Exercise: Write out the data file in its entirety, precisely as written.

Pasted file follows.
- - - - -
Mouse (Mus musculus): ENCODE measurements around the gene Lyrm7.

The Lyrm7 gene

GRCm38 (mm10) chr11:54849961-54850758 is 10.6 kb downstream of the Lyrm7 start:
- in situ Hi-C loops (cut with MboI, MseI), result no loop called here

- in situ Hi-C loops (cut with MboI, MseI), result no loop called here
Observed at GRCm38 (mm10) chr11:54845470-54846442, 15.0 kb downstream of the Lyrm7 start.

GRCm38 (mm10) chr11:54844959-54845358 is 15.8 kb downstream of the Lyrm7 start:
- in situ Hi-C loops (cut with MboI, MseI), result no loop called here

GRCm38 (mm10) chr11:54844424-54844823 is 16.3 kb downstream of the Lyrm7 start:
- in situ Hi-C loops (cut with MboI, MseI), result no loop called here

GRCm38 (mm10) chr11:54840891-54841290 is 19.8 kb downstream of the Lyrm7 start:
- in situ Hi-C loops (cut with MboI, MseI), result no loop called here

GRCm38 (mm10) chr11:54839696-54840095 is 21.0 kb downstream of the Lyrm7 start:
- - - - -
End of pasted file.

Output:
Mouse (Mus musculus): ENCODE measurements around the gene Lyrm7.

The Lyrm7 gene

GRCm38 (mm10) chr11:54849961-54850758 is 10.6 kb downstream of the Lyrm7 start:
- in situ Hi-C loops (cut with MboI, MseI), result no loop called here

- in situ Hi-C loops (cut with MboI, MseI), result no loop called here
Observed at GRCm38 (mm10) chr11:54845470-54846442, 15.0 kb downstream of the Lyrm7 start.

GRCm38 (mm10) chr11:54844959-54845358 is 15.8 kb downstream of the Lyrm7 start:
- in situ Hi-C loops (cut with MboI, MseI), result no loop called here

GRCm38 (mm10) chr11:54844424-54844823 is 16.3 kb downstream of the Lyrm7 start:
- in situ Hi-C loops (cut with MboI, MseI), result no loop called here

GRCm38 (mm10) chr11:54840891-54841290 is 19.8 kb downstream of the Lyrm7 start:
- in situ Hi-C loops (cut with MboI, MseI), result no loop called here

GRCm38 (mm10) chr11:54839696-54840095 is 21.0 kb downstream of the Lyrm7 start: